On June 18, 2014, IRS Commissioner John Koskinen disclosed that the 2009, 2011, and ongoing 2012 offshore voluntary disclosure programs have resulted in more than 45,000 disclosures and the collection of about $6.5 billion in taxes, interest, and penalties. On its face, the OVDIs appear to be bringing into the government’s coiffures an average of approximately 9,000 taxpayers a year with approximately $1.3 billion in revenue.
However, the last six months paint a very different picture. That period is marked by anemic growth. Indeed, there were only 2,000 additional disclosures and $500 million in additional revenue. That may lead one to speculate that the OVDI, at least for high net wealth disclosures, is petering out. Statistics show that the IRS streamlined program is not any better off. Specifically, the Taxpayer Advocate found that as of September 2013, approximately 3,000 taxpayers submitted returns reporting only an additional $3.8 million in taxes.
Not surprisingly, a substantial portion of the $6.5 billion in OVDI revenue consists of FBAR penalties, as opposed to taxes and other penalties.
There are some astonishing revelations regarding how disproportionate the offshore penalty is to a taxpayer’s unreported income. For example, in the July 16, 2014 report, the Taxpayer Advocate found that the median offshore penalty paid by those with the smallest accounts ($87,145 or less) in the 2009 OVDI program was nearly six times the tax on their unreported income. Reviewing the statistics pertaining to unrepresented taxpayers with small accounts is even more shocking. Among this class, the median offshore penalty paid was nearly eight times the unpaid tax.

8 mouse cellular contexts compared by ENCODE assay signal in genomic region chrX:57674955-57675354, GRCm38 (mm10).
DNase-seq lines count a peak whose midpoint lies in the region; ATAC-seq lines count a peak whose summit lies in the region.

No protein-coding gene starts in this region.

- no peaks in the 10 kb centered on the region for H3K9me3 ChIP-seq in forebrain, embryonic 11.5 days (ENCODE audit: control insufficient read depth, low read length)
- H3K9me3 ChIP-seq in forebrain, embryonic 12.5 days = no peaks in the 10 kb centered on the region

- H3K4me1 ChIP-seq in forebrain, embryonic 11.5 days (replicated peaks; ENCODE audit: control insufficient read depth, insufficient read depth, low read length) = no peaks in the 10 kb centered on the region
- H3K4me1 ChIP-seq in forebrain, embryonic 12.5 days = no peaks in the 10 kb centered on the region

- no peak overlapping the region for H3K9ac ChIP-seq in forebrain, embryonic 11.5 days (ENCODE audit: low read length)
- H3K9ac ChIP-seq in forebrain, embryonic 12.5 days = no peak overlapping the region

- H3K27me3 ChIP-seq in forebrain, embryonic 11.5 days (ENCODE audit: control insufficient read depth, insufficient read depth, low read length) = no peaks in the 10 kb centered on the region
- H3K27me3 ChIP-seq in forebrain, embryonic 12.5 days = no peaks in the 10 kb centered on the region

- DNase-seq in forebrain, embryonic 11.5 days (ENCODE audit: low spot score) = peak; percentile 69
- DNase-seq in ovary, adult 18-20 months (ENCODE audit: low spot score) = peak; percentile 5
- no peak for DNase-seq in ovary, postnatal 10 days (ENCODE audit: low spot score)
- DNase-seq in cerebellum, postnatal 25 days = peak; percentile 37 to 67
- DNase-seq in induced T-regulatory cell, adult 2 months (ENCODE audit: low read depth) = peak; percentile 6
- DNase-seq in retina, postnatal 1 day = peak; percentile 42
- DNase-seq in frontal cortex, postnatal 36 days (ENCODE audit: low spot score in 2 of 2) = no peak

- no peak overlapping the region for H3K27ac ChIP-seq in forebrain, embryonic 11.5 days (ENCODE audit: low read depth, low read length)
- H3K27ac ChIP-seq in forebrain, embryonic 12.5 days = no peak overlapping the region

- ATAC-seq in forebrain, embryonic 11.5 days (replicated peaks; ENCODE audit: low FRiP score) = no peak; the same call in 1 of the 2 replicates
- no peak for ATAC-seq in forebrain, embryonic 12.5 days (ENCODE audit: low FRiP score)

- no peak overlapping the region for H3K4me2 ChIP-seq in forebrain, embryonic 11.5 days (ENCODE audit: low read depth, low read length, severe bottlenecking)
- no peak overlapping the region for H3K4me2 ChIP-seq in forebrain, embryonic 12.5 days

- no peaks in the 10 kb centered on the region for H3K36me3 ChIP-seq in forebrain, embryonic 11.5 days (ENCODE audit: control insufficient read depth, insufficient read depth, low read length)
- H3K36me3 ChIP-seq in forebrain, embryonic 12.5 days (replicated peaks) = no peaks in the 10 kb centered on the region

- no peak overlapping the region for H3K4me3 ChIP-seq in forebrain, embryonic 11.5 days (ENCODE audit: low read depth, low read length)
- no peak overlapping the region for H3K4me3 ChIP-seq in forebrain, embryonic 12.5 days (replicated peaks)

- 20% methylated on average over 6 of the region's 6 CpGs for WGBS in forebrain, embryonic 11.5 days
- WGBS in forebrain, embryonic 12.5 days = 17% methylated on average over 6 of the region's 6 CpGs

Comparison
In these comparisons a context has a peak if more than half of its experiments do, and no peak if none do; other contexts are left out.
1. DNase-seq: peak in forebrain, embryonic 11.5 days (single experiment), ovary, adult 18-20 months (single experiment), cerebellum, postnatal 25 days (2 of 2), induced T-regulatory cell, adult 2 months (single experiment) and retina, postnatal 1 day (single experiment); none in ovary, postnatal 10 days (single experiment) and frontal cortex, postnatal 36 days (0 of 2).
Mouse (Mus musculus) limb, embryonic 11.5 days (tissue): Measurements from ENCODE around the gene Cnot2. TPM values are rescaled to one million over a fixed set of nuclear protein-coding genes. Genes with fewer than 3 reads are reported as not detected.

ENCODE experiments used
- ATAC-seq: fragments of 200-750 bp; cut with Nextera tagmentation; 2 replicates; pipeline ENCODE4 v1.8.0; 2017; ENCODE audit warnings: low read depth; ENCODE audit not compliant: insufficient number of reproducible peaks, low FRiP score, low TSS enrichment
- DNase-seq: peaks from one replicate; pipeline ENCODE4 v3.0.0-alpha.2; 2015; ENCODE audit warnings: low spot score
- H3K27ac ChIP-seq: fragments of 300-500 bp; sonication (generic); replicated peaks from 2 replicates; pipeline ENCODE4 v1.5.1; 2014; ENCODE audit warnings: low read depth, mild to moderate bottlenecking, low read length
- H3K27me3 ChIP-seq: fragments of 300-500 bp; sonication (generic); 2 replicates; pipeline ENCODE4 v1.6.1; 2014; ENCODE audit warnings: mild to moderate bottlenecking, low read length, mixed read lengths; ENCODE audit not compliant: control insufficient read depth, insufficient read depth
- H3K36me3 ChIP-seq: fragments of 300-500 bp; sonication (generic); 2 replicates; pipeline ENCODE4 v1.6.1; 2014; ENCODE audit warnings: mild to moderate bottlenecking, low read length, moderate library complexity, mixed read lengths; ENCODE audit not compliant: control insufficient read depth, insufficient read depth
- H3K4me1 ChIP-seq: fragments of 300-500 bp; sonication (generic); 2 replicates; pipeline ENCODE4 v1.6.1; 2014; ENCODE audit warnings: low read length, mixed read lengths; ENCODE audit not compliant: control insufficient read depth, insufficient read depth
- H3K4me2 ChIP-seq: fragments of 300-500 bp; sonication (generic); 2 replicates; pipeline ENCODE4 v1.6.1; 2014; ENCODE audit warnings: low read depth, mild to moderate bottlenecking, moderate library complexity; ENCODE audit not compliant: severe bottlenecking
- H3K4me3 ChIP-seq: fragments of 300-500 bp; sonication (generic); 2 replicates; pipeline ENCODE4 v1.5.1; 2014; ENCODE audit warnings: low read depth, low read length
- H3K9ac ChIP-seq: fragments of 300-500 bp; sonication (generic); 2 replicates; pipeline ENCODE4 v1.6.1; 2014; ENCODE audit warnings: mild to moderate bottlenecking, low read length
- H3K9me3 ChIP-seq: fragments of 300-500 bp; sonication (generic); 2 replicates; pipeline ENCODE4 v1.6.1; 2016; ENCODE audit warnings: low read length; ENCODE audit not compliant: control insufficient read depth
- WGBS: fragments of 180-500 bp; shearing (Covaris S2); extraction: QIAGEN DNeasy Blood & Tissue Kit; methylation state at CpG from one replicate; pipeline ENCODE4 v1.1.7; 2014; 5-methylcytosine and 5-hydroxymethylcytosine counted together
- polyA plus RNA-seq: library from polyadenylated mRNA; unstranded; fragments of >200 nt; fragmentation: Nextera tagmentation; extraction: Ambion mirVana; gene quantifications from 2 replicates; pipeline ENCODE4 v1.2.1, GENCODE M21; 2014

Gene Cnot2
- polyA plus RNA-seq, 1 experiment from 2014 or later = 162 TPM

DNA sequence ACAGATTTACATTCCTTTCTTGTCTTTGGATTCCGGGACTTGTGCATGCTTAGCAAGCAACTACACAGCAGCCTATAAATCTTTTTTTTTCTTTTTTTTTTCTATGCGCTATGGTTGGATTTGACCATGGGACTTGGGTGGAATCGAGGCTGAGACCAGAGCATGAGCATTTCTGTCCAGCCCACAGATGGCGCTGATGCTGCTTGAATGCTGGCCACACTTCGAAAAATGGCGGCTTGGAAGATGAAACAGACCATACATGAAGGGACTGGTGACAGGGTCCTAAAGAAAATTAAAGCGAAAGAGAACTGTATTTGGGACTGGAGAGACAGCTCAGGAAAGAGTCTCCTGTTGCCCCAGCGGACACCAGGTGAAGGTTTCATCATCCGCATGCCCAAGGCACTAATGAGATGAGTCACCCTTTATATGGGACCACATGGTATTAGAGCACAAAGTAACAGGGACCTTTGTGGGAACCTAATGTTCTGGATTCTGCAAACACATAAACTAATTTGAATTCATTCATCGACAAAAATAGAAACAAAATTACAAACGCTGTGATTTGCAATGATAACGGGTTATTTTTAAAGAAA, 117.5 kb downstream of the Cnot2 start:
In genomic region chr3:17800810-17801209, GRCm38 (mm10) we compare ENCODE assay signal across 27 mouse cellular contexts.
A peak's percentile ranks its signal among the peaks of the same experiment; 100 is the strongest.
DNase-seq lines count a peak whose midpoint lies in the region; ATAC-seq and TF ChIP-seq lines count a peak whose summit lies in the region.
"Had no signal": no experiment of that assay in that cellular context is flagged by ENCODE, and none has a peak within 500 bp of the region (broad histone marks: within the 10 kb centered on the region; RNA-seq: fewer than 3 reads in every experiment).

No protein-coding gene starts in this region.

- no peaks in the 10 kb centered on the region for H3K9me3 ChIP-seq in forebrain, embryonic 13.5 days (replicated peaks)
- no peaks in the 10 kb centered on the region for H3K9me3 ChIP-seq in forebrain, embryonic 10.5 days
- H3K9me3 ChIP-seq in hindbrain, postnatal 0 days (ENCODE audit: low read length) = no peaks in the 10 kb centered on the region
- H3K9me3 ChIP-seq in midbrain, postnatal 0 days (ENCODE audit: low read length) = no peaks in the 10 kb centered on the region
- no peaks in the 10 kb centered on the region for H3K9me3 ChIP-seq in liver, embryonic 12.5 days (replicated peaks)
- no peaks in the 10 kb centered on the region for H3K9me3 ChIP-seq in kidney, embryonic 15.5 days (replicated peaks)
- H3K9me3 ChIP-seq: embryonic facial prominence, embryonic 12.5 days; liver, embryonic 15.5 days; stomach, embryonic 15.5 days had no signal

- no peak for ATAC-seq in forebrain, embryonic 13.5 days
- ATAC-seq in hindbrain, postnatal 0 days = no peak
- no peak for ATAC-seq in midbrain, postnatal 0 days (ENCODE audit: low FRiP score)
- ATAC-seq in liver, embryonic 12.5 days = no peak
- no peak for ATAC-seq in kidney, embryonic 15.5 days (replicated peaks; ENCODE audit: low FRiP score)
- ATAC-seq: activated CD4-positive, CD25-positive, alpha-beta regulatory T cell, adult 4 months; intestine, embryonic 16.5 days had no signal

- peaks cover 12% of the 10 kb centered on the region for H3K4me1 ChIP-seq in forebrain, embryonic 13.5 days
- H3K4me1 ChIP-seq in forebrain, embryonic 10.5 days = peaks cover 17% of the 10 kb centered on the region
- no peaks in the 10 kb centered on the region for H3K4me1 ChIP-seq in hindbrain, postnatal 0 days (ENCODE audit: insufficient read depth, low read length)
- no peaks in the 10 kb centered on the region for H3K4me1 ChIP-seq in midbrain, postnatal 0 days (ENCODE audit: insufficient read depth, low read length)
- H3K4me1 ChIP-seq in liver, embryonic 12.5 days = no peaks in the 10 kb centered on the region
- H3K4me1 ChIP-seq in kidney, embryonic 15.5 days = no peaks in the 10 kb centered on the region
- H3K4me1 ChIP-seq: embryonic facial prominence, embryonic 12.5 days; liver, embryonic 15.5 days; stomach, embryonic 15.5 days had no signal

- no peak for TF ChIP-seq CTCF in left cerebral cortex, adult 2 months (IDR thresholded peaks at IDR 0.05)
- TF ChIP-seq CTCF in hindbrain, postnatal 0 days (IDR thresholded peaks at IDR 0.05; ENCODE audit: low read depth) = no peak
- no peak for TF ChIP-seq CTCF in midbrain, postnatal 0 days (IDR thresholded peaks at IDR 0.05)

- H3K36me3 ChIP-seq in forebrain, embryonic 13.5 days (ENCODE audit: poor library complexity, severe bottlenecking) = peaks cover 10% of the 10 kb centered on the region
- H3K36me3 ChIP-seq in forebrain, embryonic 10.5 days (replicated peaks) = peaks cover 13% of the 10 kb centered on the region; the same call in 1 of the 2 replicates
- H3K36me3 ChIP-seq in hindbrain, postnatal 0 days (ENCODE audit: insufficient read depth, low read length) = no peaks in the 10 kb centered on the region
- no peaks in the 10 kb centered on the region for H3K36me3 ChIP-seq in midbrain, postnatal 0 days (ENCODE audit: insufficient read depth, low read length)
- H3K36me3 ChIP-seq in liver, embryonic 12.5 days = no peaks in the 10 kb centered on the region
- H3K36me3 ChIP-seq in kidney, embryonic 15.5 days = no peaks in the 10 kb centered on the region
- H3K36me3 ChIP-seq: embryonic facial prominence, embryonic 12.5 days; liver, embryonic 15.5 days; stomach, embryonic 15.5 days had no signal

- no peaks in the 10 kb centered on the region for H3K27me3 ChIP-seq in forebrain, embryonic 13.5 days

But the disproportionate offshore penalty did not just claim those with small accounts as its casualties. It also targeted those with the largest accounts (more than $4.2 million), but not to the same extent as those with small accounts. Among taxpayers possessing the largest accounts, the median offshore penalty paid was about three times their unreported tax.
In her January 9, 2014 report, the Taxpayer Advocate previously found that for noncompliant taxpayers with small accounts, the combined FBAR and tax penalties reached nearly 600% of the actual tax due! The median offshore penalty was about 381% of the additional tax assessed for taxpayers with median-sized account balances.
Are any statistics available for taxpayers who opted out or were removed? Yes. When the IRS audited this class of taxpayers, it assessed smaller, but still severe, penalties. These penalties amounted to roughly 70% of the unpaid tax and interest. Due to how heavy-handed the IRS has been towards taxpayers whose non-compliance has been trivial, at best, the Taxpayer Advocate reported that non-compliant taxpayers began avoiding OVDP like it was the plague, opting instead to make quiet disclosures.
Taxpayers making quiet disclosures correct old tax returns and pledge to be fully compliant in future years without subjecting themselves to the onerous offshore penalty, not to mention an extremely lengthy and overbearing OVDP process.